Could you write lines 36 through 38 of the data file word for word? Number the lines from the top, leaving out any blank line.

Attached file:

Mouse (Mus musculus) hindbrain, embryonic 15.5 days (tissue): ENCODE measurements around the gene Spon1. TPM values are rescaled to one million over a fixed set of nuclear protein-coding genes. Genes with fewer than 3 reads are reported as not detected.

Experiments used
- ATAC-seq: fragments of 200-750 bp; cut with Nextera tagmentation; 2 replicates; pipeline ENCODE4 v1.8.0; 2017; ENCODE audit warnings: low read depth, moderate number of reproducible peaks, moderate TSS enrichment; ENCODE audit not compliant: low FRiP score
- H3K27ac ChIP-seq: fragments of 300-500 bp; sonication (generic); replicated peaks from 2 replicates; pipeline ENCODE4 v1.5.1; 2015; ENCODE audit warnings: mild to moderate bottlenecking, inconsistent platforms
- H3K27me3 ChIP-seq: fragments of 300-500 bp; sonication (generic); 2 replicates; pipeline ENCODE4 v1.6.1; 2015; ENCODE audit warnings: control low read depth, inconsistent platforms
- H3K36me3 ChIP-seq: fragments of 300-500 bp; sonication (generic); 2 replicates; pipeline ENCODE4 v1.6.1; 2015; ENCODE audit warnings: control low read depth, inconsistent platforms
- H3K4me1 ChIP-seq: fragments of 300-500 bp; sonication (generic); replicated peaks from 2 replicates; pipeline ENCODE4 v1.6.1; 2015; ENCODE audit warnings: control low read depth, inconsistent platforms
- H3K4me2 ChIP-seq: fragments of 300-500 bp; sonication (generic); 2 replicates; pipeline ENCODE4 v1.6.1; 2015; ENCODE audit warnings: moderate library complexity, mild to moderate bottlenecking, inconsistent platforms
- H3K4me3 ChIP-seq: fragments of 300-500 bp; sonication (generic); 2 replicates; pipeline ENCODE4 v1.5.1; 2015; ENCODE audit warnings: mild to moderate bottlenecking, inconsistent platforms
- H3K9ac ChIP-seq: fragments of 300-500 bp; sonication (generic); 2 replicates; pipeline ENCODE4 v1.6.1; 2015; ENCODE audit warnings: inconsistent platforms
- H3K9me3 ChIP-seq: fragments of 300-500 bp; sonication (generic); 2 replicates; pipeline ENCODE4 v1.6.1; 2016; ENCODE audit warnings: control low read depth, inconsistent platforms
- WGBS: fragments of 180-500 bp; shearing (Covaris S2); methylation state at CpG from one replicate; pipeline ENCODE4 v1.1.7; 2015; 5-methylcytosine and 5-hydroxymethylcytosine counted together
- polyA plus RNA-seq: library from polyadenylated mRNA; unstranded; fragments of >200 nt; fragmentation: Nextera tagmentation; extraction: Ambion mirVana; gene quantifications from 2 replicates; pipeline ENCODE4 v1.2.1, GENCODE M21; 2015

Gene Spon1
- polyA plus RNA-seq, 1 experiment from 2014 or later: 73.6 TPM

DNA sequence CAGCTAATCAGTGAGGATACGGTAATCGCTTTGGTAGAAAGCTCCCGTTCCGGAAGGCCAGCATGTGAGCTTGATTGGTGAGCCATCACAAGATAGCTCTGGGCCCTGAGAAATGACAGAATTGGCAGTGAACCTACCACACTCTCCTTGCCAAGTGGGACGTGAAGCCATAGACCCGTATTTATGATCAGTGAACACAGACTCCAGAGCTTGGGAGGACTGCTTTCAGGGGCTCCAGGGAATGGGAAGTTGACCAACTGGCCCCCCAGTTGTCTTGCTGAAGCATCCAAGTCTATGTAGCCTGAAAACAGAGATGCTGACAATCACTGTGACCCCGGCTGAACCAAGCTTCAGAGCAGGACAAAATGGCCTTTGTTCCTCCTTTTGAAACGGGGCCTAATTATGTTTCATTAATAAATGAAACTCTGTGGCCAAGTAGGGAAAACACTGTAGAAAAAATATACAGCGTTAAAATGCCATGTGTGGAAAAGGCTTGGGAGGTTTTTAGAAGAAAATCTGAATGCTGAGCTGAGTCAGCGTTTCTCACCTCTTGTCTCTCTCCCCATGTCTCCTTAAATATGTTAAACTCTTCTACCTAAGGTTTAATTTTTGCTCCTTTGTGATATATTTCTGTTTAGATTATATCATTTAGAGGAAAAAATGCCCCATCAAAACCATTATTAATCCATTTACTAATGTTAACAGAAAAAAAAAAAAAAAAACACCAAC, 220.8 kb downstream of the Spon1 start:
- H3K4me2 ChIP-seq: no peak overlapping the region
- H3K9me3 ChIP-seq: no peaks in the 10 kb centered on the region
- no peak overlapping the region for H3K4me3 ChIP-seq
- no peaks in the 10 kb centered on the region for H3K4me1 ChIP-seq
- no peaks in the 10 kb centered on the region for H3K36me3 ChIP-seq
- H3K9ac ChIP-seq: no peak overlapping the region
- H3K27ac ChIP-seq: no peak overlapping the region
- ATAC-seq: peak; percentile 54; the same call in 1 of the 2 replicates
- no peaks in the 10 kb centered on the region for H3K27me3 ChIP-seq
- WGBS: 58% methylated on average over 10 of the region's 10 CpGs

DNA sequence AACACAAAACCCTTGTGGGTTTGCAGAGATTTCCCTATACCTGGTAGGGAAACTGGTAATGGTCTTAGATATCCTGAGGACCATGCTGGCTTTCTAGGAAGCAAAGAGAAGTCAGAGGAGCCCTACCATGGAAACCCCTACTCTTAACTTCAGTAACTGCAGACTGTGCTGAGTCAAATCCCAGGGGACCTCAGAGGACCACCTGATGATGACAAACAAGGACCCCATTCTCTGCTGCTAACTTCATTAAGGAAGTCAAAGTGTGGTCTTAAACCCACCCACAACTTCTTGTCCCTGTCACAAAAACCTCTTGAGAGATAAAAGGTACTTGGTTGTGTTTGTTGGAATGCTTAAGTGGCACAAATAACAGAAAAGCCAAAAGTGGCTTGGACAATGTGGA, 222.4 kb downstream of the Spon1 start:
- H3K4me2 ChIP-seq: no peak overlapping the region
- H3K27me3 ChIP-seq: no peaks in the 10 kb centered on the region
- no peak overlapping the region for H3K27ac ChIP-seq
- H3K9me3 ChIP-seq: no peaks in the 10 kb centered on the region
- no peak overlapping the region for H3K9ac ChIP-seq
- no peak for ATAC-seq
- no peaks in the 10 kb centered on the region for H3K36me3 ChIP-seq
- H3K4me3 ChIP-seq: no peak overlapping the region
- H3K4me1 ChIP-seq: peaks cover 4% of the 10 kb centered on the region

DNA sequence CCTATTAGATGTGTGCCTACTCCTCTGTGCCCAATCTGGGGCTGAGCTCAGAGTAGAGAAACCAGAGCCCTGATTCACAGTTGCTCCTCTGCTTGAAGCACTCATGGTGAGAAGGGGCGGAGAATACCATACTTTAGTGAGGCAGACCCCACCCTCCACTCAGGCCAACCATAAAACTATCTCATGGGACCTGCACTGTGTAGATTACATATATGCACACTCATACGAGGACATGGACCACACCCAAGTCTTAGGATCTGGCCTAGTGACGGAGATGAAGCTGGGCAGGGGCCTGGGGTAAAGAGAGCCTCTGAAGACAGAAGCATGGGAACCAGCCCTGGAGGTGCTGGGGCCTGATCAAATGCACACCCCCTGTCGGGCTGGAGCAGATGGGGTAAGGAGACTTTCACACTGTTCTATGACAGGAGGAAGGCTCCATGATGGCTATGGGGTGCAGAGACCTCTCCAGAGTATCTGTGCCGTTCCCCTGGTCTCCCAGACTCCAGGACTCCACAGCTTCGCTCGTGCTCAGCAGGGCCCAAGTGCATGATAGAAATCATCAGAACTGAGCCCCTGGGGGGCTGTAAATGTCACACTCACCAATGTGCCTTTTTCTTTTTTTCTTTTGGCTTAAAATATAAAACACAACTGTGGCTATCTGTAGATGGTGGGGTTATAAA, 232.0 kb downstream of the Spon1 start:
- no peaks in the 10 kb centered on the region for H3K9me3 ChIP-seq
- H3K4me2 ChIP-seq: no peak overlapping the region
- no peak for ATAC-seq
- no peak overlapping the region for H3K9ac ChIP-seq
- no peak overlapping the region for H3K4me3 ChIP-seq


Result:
- H3K4me1 ChIP-seq: peaks cover 4% of the 10 kb centered on the region

DNA sequence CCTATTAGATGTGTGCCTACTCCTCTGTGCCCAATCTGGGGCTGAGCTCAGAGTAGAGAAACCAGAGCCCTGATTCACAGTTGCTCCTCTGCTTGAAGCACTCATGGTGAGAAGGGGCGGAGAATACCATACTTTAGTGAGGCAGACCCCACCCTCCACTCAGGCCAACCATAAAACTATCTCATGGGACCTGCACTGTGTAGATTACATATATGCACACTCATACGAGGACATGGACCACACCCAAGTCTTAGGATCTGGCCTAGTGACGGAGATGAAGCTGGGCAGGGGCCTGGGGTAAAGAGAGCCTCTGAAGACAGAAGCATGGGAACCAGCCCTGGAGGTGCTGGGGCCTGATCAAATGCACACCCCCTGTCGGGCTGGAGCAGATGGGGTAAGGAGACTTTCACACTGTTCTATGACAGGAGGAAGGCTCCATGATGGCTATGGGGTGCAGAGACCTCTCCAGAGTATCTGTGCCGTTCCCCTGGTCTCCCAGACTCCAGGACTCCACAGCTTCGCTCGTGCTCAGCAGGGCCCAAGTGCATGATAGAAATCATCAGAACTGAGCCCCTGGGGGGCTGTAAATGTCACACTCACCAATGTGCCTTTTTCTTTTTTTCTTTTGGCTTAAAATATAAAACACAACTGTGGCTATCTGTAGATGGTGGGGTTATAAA, 232.0 kb downstream of the Spon1 start:
- no peaks in the 10 kb centered on the region for H3K9me3 ChIP-seq